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"Frank Gillette: Digital Images, 1994-1999"
1999-10-02 until 2000-02-13
Everson Museum of Art
Syracuse, NY, USA United States of America

Since 1991, Manhattan-based artist Frank Gillette has worked in a virtual studio, becoming proficient on a high-end computer with allied scanners, archival storage systems, monitors, and printers. During the subsequent years, he has created over 300 pictures by these means. For his solo show at the Everson, the artist will exhibit digitally-composed work created during the past five years, including 24 large-scale Iris prints and 12 smaller ink-jet prints. In addition, an installation of three CD-ROM projection systems will convey 150 images created by the artist in calibrated sequences on wall-hung plasma display screens, 52 by 30 inches each.

Gillette imposes upon the computer imaging system a way of constructing pictures that avoids the visual characteristics that are seemingly inherent in that system. He turns instead to the pictorial methodologies of Baroque painting, a vein of appropriation he sees as untapped, and applies them to the construction of his pictures by means of the computer. Some of these centuries-old painterly conventions include the use of chiaroscuro, sfumato, pentimento, and an interest in how figuration is articulated in space, à la Caravaggio. Gillette goes on to compose his pictures on the computer from a palette of images derived from his own photography or appropriated from sources that include all of art history, as well as newspapers, magazines, catalogues, and television. Any finished composition is constructed of hundreds of these appropriated vignettes, arranged in 15 to 25 overlaid layers, with each composition containing a high density of visual incidence.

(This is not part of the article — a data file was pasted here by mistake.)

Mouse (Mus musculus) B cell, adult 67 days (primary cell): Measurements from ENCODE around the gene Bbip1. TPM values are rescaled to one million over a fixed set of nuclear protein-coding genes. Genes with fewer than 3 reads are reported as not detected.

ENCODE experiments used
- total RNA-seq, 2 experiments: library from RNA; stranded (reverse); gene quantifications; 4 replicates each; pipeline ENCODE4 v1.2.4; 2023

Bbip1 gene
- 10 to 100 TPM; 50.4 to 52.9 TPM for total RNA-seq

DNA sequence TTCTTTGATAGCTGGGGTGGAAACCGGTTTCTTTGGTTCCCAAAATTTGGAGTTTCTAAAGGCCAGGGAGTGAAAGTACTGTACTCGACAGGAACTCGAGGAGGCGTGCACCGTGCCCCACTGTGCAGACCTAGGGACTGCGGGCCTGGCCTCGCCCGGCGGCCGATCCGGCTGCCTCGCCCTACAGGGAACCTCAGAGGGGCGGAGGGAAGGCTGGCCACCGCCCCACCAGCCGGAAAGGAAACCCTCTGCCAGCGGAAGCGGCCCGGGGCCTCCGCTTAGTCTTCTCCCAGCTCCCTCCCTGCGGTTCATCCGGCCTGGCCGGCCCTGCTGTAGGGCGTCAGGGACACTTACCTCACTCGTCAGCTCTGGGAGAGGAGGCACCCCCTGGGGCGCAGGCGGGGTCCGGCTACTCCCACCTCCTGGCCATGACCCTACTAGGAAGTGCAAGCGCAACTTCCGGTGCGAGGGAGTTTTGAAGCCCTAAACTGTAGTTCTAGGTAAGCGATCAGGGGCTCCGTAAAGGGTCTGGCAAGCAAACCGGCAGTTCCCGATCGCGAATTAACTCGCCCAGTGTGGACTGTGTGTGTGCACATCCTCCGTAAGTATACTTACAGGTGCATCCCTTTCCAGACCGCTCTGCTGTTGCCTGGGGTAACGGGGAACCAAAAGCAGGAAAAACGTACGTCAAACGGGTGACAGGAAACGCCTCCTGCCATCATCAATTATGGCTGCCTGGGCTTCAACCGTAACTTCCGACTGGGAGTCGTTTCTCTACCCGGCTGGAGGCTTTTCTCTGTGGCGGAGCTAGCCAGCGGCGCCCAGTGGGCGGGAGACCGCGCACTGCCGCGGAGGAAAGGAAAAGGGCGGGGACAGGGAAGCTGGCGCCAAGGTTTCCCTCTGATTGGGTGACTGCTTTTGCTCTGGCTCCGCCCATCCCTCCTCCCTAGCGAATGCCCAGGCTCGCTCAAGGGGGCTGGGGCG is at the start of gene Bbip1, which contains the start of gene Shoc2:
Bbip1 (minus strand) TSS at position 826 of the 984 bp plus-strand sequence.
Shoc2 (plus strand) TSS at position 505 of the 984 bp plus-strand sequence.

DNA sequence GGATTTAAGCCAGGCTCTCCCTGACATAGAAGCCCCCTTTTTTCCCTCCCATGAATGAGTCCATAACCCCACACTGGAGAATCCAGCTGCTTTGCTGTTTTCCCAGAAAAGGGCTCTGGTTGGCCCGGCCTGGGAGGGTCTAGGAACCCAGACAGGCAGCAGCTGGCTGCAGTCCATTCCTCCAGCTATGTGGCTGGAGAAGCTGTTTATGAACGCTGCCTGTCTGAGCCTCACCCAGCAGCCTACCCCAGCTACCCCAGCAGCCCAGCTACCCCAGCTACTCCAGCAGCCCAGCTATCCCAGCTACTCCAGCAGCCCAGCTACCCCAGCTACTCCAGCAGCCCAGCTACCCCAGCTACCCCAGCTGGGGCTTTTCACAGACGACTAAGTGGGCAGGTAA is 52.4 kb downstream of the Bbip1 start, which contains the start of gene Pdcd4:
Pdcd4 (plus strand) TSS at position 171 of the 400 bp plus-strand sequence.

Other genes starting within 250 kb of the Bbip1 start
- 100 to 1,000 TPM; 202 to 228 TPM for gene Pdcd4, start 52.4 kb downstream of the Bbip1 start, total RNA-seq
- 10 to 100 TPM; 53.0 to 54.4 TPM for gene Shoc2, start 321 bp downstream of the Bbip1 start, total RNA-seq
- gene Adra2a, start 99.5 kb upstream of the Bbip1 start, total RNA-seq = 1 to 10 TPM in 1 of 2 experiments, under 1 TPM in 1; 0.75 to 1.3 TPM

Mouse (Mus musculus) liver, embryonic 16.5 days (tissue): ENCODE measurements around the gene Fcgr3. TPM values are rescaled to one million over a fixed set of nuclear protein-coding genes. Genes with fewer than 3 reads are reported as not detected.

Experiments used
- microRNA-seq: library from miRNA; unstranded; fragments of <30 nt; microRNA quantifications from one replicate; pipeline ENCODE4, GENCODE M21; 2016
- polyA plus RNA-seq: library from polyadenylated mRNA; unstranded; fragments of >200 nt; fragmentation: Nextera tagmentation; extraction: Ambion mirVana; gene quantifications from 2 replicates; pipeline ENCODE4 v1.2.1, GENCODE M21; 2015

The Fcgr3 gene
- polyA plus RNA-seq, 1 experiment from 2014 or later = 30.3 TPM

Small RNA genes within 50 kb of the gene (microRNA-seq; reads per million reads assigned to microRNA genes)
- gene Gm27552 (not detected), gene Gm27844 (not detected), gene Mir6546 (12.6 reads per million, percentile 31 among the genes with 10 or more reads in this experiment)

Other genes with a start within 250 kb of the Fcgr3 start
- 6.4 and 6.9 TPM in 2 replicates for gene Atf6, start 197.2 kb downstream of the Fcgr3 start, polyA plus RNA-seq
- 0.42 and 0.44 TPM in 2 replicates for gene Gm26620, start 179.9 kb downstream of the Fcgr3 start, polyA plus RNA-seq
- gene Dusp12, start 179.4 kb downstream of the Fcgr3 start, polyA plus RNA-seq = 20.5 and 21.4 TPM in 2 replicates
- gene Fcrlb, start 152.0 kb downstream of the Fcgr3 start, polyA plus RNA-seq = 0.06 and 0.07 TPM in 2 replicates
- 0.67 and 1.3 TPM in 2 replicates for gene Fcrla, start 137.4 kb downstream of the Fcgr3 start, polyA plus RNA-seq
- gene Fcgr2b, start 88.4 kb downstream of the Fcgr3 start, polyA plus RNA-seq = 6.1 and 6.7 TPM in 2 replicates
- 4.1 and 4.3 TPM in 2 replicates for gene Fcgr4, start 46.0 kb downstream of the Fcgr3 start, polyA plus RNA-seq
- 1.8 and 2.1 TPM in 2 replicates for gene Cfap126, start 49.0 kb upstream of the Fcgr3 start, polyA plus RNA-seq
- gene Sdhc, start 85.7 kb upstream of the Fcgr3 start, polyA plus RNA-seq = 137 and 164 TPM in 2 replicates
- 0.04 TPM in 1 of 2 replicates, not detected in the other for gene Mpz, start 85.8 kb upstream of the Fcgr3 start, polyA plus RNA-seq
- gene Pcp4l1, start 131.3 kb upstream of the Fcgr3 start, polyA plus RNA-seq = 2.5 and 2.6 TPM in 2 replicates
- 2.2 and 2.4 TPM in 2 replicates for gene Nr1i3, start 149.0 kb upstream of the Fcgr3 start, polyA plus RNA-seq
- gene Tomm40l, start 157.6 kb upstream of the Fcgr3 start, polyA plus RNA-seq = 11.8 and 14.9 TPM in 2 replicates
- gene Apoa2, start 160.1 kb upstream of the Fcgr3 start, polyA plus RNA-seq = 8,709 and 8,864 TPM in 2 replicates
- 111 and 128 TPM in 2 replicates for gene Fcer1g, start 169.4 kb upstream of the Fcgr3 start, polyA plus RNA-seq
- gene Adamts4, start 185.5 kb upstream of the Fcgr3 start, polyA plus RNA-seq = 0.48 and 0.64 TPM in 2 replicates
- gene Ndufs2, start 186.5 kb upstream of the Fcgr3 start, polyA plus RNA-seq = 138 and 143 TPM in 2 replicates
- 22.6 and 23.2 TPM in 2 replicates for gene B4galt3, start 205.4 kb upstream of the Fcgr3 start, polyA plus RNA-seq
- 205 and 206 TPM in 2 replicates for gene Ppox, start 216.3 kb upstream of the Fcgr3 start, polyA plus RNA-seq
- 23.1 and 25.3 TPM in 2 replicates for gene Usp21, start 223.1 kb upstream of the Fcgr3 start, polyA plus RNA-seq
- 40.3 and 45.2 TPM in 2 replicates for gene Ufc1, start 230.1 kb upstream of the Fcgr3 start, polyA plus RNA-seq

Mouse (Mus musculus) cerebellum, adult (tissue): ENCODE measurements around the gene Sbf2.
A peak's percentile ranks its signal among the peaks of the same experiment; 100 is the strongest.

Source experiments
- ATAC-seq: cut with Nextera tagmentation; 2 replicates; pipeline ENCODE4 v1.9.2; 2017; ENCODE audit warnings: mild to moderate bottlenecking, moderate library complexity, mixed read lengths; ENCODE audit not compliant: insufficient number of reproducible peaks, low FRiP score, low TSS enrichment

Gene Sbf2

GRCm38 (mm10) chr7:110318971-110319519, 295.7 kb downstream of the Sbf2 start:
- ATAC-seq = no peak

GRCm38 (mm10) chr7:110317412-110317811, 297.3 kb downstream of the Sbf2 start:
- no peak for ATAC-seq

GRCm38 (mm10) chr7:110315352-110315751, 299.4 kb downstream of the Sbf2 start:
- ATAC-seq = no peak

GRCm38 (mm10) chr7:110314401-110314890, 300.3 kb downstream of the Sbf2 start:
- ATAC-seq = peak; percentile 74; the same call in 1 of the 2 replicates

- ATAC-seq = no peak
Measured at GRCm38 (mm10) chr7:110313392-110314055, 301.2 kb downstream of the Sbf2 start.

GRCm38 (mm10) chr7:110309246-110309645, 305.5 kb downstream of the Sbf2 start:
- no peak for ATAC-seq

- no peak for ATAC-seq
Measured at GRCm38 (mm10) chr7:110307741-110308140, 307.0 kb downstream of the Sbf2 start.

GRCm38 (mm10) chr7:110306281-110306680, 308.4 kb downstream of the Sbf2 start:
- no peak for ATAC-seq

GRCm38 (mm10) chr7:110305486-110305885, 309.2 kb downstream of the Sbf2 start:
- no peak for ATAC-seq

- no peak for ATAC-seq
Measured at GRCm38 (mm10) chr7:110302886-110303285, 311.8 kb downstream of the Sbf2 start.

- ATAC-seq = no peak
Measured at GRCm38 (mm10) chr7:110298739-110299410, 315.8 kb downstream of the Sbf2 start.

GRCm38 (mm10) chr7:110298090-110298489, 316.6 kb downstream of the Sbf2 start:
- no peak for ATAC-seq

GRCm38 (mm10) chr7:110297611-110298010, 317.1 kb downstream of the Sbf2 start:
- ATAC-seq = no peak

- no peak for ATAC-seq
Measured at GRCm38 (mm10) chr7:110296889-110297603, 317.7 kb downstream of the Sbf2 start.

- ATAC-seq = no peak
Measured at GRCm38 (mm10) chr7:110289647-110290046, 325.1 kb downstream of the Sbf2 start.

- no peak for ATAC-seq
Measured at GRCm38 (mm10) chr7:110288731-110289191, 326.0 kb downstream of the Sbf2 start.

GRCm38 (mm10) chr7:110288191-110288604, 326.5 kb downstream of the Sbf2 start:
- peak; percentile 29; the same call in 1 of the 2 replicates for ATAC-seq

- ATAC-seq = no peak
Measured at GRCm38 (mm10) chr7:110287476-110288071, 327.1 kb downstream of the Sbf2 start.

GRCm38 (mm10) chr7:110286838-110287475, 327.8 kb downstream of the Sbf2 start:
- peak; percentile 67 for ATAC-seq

Gillette's pictures are sensuously beautiful and have a monumental, grand quality even when viewed on the computer monitor. The compositions are intended to invite the viewer into the experience of an unfamiliar pictorial space that is populated with quasi-familiar entities that have been recombined in ways that are riddling, paradoxical, or contradictory. Although essentially ambiguous, much of the work evokes a sense of the ominous, a fin de siècle sense of winding down, of social disintegration, and man-made disaster. A virtual exhibition of Frank Gillette's work can also be seen at www.limulus.org. This exhibition is supported by the Central New York Community Foundation.

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